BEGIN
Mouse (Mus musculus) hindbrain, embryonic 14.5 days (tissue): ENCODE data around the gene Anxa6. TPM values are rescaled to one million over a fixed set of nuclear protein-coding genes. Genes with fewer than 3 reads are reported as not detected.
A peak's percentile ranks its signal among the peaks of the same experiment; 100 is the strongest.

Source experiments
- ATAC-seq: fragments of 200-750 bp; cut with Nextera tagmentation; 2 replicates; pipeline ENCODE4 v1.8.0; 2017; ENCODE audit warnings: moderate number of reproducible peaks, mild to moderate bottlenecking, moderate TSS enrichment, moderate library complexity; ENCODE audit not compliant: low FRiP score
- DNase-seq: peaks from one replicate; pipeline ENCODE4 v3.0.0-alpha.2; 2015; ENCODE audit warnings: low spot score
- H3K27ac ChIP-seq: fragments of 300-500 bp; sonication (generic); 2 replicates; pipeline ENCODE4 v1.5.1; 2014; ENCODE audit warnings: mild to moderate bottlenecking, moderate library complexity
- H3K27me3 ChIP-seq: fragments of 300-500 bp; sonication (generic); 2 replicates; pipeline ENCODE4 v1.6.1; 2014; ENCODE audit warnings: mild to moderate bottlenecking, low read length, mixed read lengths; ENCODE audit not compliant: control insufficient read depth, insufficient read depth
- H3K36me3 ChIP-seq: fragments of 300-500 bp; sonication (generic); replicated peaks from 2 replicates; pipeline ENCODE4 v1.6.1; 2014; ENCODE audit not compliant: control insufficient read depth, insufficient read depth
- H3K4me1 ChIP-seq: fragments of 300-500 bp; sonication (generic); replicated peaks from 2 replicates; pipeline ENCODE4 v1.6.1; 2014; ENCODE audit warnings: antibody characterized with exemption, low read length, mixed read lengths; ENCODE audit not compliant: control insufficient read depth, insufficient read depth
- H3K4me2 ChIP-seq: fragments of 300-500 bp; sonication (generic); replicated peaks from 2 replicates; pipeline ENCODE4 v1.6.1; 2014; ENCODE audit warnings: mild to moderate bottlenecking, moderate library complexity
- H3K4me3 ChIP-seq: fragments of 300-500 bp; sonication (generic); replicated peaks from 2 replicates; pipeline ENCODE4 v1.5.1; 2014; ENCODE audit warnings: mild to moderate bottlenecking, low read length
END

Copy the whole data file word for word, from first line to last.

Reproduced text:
Mouse (Mus musculus) hindbrain, embryonic 14.5 days (tissue): ENCODE data around the gene Anxa6. TPM values are rescaled to one million over a fixed set of nuclear protein-coding genes. Genes with fewer than 3 reads are reported as not detected.
A peak's percentile ranks its signal among the peaks of the same experiment; 100 is the strongest.

Source experiments
- ATAC-seq: fragments of 200-750 bp; cut with Nextera tagmentation; 2 replicates; pipeline ENCODE4 v1.8.0; 2017; ENCODE audit warnings: moderate number of reproducible peaks, mild to moderate bottlenecking, moderate TSS enrichment, moderate library complexity; ENCODE audit not compliant: low FRiP score
- DNase-seq: peaks from one replicate; pipeline ENCODE4 v3.0.0-alpha.2; 2015; ENCODE audit warnings: low spot score
- H3K27ac ChIP-seq: fragments of 300-500 bp; sonication (generic); 2 replicates; pipeline ENCODE4 v1.5.1; 2014; ENCODE audit warnings: mild to moderate bottlenecking, moderate library complexity
- H3K27me3 ChIP-seq: fragments of 300-500 bp; sonication (generic); 2 replicates; pipeline ENCODE4 v1.6.1; 2014; ENCODE audit warnings: mild to moderate bottlenecking, low read length, mixed read lengths; ENCODE audit not compliant: control insufficient read depth, insufficient read depth
- H3K36me3 ChIP-seq: fragments of 300-500 bp; sonication (generic); replicated peaks from 2 replicates; pipeline ENCODE4 v1.6.1; 2014; ENCODE audit not compliant: control insufficient read depth, insufficient read depth
- H3K4me1 ChIP-seq: fragments of 300-500 bp; sonication (generic); replicated peaks from 2 replicates; pipeline ENCODE4 v1.6.1; 2014; ENCODE audit warnings: antibody characterized with exemption, low read length, mixed read lengths; ENCODE audit not compliant: control insufficient read depth, insufficient read depth
- H3K4me2 ChIP-seq: fragments of 300-500 bp; sonication (generic); replicated peaks from 2 replicates; pipeline ENCODE4 v1.6.1; 2014; ENCODE audit warnings: mild to moderate bottlenecking, moderate library complexity
- H3K4me3 ChIP-seq: fragments of 300-500 bp; sonication (generic); replicated peaks from 2 replicates; pipeline ENCODE4 v1.5.1; 2014; ENCODE audit warnings: mild to moderate bottlenecking, low read length